This is OUR Future

By Jennifer Li (Age 17, FL)

I woke up to the sound of notifications on my phone. It was the morning of November 8th. I have relatives in Asia and South America. Despite the different time zones with the United States, they were all updated on the long-awaited and highly-televised presidential election. From the afternoons where my grandfather would blast Chinese news channels like CCTV in our living room, I would hear about the latest comment Donald Trump made—translated in both English and Chinese. It was and still is a shock to hear a person running for office spew such hateful statements, generalizing an entire race in just a few words. The morning of the election, my uncle messaged news articles, predicting the presumed win of Hillary Clinton as president of the United States. Almost all the major news sources forecasted a landslide victory for Hillary that night and they all turned out to be wrong.

I live in Florida, a notorious swing-state. South Florida votes significantly for the Democratic Party while the rest of the state typically votes Republican. Around 8 p.m. on Election Day, the polls had closed and counting had begun. The state of Florida shifted constantly between red and blue, the percentages of votes between the two candidates had less than a 1% difference. I watched as similar swing-state like North Carolina and Virginia resembled Florida, shifting between the two candidates. It was almost 3 a.m. and it was official—there would be a President Trump.

I recall shaking my head in disbelief. This election was widely-debated with contrasting views from advocates for both contenders. Hillary Clinton made history regardless, showing young women how to shatter the restrictions of society. With hard work and determination, women can fight back and become the leaders of the future. Clinton has empowered women all over the world through her campaign, her speeches, and her determination. On the other side of the spectrum, I do not hate Trump supporters. If you voted for Trump, that’s fine. Everyone has their own respective political views and candidate preferences. I am not a hateful person; however, but I can say that I cannot respect the ones that voted for racism, for homophobia, for Islamophobia, and for sexism. If you voted for him to create a world of white supremacy and a society plagued with racism, I am afraid. As a woman, an Asian-American, and the child of immigrants, I am afraid. But that will not stop me. The people have a say in this democratic nation. For those who are angered, distraught, and frightened over a Trump presidency, stay strong. The future is uncertain but that has always been a reality. To all the people who will make a difference in the world like the future politicians, world leaders, and business executives, don’t lose hope. Our country is strong, tough enough to get through a hardship. Let this be a message to the American people to fight for what they want. Get out and vote, campaign for the things that matter, and never give up. This election has taught us more than just the rollercoaster of Trump vs. Clinton. It is a lesson of determination, tenacity, and unity. For my generation and those to come, work hard, study hard, and push for change. This is it. This is our future and it’s time we take it into our own hands.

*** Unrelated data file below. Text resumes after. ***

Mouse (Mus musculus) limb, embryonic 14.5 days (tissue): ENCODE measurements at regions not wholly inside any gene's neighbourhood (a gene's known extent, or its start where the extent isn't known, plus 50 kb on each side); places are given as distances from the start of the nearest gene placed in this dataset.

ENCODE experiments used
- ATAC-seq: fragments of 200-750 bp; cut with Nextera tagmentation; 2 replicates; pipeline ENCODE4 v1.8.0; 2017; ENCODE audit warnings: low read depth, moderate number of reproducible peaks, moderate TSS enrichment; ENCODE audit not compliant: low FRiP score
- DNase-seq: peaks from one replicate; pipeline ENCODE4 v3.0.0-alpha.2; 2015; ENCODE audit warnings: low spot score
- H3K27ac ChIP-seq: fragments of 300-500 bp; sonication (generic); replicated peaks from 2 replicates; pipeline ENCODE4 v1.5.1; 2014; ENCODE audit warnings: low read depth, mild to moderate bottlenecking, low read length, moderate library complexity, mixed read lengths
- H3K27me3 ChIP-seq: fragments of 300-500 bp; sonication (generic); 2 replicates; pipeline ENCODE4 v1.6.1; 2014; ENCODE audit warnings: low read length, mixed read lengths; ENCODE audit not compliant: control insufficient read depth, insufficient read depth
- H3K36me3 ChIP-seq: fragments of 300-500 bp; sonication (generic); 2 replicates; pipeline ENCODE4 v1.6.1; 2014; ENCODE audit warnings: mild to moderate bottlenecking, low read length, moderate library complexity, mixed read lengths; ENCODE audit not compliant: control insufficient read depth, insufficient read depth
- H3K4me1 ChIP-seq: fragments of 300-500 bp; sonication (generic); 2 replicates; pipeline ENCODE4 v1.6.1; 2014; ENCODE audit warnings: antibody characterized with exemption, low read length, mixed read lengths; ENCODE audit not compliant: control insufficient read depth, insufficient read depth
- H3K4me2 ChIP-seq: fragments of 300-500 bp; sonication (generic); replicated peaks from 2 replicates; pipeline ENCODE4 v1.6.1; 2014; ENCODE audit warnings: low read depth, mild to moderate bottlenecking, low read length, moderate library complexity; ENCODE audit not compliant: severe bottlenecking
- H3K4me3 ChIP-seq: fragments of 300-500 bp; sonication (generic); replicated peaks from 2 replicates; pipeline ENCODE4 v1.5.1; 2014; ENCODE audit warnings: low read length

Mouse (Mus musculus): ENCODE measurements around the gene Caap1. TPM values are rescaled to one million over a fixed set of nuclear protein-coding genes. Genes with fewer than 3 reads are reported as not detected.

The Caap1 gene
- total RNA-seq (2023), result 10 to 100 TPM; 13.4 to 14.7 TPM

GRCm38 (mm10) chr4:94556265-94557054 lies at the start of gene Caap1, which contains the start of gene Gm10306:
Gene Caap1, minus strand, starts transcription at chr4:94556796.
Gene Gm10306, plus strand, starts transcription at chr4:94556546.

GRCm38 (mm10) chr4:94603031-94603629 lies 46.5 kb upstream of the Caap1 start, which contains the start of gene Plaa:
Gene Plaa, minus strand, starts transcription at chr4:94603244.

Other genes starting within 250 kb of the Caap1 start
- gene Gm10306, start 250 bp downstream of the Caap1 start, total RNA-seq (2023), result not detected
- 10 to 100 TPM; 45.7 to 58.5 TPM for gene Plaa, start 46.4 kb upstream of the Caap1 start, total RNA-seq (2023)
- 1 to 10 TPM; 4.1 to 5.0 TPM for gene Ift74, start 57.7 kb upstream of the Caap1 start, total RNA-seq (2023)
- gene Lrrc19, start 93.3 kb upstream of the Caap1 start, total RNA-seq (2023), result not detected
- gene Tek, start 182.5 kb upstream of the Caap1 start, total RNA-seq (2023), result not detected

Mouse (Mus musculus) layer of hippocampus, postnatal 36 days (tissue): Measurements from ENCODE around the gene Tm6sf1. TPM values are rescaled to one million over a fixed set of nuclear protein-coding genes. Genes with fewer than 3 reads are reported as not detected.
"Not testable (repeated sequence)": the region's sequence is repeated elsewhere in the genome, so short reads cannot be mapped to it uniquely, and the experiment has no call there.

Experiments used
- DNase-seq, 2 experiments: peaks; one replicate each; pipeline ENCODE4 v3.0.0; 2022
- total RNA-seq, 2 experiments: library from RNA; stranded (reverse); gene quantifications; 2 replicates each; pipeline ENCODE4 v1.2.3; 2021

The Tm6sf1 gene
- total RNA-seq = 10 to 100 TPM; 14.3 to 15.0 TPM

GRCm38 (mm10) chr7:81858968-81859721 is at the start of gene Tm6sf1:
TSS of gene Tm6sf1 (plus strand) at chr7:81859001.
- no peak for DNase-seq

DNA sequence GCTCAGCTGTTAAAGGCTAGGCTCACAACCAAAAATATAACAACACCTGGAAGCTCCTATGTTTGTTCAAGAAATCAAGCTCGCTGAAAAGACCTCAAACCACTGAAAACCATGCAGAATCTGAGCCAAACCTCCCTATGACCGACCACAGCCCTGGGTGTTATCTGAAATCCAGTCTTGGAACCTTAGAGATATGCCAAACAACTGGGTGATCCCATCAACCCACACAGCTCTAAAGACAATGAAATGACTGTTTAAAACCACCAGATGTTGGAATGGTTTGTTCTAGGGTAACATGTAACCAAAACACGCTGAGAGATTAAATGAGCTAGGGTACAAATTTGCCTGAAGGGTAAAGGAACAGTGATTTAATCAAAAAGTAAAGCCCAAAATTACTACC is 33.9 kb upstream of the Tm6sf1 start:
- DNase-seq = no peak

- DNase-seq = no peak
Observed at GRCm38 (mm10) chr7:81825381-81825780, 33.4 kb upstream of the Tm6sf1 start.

Donald Trump stated, “Make America Great Again.” 

Oh, we will. Just wait for it.